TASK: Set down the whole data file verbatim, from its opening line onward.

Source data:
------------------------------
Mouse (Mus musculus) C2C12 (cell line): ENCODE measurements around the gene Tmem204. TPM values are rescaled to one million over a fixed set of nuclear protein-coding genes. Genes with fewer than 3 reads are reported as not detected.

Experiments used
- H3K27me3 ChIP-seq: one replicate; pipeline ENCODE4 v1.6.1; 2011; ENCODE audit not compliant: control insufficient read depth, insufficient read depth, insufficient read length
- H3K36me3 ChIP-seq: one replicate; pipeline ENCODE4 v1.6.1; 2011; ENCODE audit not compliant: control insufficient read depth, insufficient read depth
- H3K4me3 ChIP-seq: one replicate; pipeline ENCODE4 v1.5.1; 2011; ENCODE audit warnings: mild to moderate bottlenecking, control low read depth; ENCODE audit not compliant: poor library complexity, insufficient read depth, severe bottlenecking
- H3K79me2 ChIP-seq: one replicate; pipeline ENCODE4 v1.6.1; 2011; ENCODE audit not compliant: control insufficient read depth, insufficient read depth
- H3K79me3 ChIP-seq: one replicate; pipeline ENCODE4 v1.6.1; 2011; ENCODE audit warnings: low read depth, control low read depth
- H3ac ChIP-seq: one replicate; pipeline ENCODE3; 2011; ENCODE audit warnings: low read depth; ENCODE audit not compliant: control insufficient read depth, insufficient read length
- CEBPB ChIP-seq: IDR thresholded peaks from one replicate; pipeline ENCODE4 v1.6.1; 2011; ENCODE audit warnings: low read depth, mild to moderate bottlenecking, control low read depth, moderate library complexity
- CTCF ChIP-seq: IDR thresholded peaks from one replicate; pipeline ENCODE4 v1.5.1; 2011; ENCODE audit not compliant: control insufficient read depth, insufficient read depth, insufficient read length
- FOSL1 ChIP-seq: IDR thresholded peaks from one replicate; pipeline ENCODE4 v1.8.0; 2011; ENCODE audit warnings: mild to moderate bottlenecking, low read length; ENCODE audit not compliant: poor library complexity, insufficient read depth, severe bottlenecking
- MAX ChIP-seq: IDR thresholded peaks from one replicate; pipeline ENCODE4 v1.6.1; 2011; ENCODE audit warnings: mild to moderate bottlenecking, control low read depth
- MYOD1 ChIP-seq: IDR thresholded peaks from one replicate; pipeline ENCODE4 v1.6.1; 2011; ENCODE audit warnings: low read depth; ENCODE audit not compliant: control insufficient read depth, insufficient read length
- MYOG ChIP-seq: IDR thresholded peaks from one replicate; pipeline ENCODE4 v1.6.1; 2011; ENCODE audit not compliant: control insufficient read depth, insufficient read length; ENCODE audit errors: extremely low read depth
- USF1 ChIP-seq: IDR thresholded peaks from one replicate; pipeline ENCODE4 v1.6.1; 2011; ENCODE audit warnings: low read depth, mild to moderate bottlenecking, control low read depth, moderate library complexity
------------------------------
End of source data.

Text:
Mouse (Mus musculus) C2C12 (cell line): ENCODE measurements around the gene Tmem204. TPM values are rescaled to one million over a fixed set of nuclear protein-coding genes. Genes with fewer than 3 reads are reported as not detected.

Experiments used
- H3K27me3 ChIP-seq: one replicate; pipeline ENCODE4 v1.6.1; 2011; ENCODE audit not compliant: control insufficient read depth, insufficient read depth, insufficient read length
- H3K36me3 ChIP-seq: one replicate; pipeline ENCODE4 v1.6.1; 2011; ENCODE audit not compliant: control insufficient read depth, insufficient read depth
- H3K4me3 ChIP-seq: one replicate; pipeline ENCODE4 v1.5.1; 2011; ENCODE audit warnings: mild to moderate bottlenecking, control low read depth; ENCODE audit not compliant: poor library complexity, insufficient read depth, severe bottlenecking
- H3K79me2 ChIP-seq: one replicate; pipeline ENCODE4 v1.6.1; 2011; ENCODE audit not compliant: control insufficient read depth, insufficient read depth
- H3K79me3 ChIP-seq: one replicate; pipeline ENCODE4 v1.6.1; 2011; ENCODE audit warnings: low read depth, control low read depth
- H3ac ChIP-seq: one replicate; pipeline ENCODE3; 2011; ENCODE audit warnings: low read depth; ENCODE audit not compliant: control insufficient read depth, insufficient read length
- CEBPB ChIP-seq: IDR thresholded peaks from one replicate; pipeline ENCODE4 v1.6.1; 2011; ENCODE audit warnings: low read depth, mild to moderate bottlenecking, control low read depth, moderate library complexity
- CTCF ChIP-seq: IDR thresholded peaks from one replicate; pipeline ENCODE4 v1.5.1; 2011; ENCODE audit not compliant: control insufficient read depth, insufficient read depth, insufficient read length
- FOSL1 ChIP-seq: IDR thresholded peaks from one replicate; pipeline ENCODE4 v1.8.0; 2011; ENCODE audit warnings: mild to moderate bottlenecking, low read length; ENCODE audit not compliant: poor library complexity, insufficient read depth, severe bottlenecking
- MAX ChIP-seq: IDR thresholded peaks from one replicate; pipeline ENCODE4 v1.6.1; 2011; ENCODE audit warnings: mild to moderate bottlenecking, control low read depth
- MYOD1 ChIP-seq: IDR thresholded peaks from one replicate; pipeline ENCODE4 v1.6.1; 2011; ENCODE audit warnings: low read depth; ENCODE audit not compliant: control insufficient read depth, insufficient read length
- MYOG ChIP-seq: IDR thresholded peaks from one replicate; pipeline ENCODE4 v1.6.1; 2011; ENCODE audit not compliant: control insufficient read depth, insufficient read length; ENCODE audit errors: extremely low read depth
- USF1 ChIP-seq: IDR thresholded peaks from one replicate; pipeline ENCODE4 v1.6.1; 2011; ENCODE audit warnings: low read depth, mild to moderate bottlenecking, control low read depth, moderate library complexity